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Friday, April 29, 2005
 

Thanks Shifted for the Gaming Post - Wow Strategy Guides vs Bosses - I like the concepts

 

Got Game on the Brain.

I’m late to the whole gaming and how it affects libraries thing, but I’m a total convert now and it’s something I’m going to actively track from now on. At first I thought it was just interesting, and while I did like the idea of bringing tweens and teens into the library using gaming as a social carrot, I’m gaining a totally different perspective for the way we can use the characteristics, expectations, and interplay of gaming and gamers in a “tipping point” kind of way.

The latest catalyst for this round of “gaming on my brain” is Moira Gunn’s interview with John Beck for IT Conversations. I’ve listened to the podcast of it twice in the last three days, and a couple of his points really resonate with me. In case you’re not familiar with him, Beck wrote Got Game: How the Gamer Generation Is Reshaping Business Forever, and this podcast is the first chance I’ve really had to hear him talk about all of this since Audible doesn’t carry the audiobook and I’ve never seen Beck speak in person. While listening to it, all I could think of was Brent and how much Beck totally nails him and his friends. I even made Sheree listen to the interview and she agrees with me, although we both disagree with Beck about gender differences because most of the girls we know don’t play video games much at all.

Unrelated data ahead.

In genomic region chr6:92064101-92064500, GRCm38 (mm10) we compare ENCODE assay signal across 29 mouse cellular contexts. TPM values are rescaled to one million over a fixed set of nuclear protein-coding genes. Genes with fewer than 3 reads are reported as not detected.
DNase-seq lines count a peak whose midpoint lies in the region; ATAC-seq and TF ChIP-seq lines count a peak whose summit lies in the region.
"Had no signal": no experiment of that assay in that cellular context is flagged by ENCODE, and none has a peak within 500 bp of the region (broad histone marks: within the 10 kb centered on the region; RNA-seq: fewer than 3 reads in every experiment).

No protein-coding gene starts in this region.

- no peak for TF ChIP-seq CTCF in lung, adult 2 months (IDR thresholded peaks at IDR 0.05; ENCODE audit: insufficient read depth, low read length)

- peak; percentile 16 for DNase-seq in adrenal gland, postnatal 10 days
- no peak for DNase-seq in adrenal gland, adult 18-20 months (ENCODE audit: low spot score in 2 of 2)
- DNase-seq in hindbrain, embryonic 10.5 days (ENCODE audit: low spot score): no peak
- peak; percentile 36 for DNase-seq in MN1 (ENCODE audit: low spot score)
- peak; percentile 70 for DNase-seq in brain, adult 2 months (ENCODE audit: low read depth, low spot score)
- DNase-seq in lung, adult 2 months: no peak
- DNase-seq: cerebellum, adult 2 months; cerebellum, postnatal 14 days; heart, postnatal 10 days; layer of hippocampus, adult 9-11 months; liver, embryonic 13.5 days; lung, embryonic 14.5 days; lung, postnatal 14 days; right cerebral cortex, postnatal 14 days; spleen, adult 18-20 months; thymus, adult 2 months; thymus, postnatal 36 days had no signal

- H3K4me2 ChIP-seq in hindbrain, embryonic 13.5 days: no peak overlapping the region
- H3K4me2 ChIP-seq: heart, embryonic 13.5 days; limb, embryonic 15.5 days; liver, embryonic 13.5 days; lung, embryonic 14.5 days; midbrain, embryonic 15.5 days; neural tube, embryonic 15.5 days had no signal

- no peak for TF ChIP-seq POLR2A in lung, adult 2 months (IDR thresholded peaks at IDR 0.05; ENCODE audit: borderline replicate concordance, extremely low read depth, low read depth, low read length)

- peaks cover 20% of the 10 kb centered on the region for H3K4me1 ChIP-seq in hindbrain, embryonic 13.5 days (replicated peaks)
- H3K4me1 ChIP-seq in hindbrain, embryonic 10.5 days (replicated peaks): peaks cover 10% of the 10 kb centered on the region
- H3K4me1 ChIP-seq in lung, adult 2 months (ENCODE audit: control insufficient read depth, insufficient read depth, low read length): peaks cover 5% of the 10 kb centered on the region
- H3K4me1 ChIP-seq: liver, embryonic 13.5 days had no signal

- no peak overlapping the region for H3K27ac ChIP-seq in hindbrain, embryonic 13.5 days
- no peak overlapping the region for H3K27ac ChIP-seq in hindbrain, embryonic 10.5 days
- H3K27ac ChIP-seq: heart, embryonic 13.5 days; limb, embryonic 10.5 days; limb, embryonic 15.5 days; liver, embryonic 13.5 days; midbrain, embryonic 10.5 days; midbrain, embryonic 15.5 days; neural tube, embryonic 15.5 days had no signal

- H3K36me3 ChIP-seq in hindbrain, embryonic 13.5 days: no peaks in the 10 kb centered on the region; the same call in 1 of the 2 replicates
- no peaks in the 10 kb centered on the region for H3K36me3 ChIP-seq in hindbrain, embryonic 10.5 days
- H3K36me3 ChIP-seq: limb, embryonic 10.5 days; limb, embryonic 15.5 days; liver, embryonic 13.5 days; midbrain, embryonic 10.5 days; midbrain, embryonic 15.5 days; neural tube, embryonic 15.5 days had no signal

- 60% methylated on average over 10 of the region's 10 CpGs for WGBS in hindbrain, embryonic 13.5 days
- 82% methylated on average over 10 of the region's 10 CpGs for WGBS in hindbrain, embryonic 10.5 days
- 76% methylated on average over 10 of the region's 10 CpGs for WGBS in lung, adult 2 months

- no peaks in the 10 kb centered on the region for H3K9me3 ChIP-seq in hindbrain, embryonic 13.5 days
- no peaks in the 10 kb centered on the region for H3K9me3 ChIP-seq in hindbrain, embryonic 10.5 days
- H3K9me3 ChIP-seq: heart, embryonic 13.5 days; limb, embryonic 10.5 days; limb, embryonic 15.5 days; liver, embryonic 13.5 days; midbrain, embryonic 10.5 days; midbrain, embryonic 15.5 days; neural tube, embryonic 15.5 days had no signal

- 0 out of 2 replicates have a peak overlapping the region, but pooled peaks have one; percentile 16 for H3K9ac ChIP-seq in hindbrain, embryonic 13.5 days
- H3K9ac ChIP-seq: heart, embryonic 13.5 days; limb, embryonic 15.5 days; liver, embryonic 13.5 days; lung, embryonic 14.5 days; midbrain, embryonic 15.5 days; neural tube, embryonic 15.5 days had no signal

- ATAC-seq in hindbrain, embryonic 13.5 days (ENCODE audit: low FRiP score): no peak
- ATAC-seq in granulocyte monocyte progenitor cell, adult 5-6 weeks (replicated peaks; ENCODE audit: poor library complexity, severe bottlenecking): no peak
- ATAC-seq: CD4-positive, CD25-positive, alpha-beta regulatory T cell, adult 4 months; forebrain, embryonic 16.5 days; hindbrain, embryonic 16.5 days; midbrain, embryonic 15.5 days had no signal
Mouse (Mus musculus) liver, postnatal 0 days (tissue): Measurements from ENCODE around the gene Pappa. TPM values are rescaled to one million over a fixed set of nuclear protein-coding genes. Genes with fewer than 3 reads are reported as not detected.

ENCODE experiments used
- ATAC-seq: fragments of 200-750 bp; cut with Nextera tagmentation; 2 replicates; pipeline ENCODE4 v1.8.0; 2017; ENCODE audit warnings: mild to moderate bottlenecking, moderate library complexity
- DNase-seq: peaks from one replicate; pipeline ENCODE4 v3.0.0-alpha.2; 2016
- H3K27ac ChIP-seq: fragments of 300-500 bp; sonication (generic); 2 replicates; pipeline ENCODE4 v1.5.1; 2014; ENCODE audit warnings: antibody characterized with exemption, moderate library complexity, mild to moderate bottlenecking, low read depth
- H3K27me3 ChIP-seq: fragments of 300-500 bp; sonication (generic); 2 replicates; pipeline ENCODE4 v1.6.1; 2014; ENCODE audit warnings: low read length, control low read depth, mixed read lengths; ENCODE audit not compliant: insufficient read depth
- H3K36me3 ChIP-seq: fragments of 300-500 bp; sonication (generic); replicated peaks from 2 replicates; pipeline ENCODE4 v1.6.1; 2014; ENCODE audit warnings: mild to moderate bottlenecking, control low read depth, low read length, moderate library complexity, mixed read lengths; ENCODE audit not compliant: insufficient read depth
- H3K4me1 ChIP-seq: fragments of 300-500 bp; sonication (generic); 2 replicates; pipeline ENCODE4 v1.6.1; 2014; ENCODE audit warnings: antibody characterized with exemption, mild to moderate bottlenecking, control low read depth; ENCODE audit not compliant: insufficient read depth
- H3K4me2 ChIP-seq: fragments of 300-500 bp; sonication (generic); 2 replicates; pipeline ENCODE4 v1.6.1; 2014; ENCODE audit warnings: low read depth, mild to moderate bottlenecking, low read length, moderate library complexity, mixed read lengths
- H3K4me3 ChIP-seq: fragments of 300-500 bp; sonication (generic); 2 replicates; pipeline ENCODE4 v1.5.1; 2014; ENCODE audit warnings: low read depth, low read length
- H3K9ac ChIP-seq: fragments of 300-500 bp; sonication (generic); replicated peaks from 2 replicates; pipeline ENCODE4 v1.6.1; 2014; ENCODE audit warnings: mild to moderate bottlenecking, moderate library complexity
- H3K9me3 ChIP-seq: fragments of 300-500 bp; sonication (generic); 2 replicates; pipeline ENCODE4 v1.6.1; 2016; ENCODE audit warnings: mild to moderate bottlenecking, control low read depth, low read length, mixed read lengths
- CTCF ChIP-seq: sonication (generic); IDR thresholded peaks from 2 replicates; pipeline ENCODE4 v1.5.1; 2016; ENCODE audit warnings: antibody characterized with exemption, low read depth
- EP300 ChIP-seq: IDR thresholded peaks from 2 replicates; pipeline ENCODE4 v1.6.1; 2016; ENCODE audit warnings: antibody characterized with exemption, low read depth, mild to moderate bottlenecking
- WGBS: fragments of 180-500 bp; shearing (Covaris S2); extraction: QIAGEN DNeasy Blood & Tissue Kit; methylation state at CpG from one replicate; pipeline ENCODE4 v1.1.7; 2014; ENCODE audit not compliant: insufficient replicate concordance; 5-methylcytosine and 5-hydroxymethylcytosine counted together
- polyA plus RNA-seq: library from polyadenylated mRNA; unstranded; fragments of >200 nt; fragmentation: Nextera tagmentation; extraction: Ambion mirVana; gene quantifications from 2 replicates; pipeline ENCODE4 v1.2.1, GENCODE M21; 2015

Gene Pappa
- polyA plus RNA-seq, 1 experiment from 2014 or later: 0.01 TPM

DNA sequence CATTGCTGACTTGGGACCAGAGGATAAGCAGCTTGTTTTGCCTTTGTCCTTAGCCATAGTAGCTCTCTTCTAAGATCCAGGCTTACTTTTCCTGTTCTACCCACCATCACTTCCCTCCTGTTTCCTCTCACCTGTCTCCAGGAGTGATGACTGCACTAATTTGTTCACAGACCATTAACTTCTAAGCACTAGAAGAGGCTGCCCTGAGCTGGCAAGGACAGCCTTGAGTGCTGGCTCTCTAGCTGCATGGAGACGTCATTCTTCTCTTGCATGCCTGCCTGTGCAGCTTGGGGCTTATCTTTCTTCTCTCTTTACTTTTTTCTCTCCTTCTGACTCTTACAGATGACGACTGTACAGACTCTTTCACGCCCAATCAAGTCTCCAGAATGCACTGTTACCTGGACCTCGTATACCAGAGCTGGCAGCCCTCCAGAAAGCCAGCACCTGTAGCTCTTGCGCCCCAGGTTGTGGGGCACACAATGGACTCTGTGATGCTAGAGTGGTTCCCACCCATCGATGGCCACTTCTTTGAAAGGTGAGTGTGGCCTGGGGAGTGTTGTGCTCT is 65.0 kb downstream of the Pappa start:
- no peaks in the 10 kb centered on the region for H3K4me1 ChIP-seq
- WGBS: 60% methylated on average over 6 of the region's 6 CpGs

At one point in the interview, Gunn asks Beck how gamers will change the workplace, and Beck provides an example observation that in video games, there are “level bosses” that you have to beat in order to advance further in the game. So one of the things you don’t want to be in real life if you’re a gamer or the supervisor of a gamer is a “boss.” I hadn’t thought about that before, although I always hear Brent talking about bosses in a negative way. In fact, when he started playing video games years ago and he first told me he was having trouble beating the “boss,” I thought that was the name of the character he was fighting. It took me awhile to realize it was his generic term for “the big bad guy at the end of the level.” Then came the realization that it wasn’t just him using the term, it was all of his friends. Imagine his surprise when he first heard me talking about my boss in a positive way!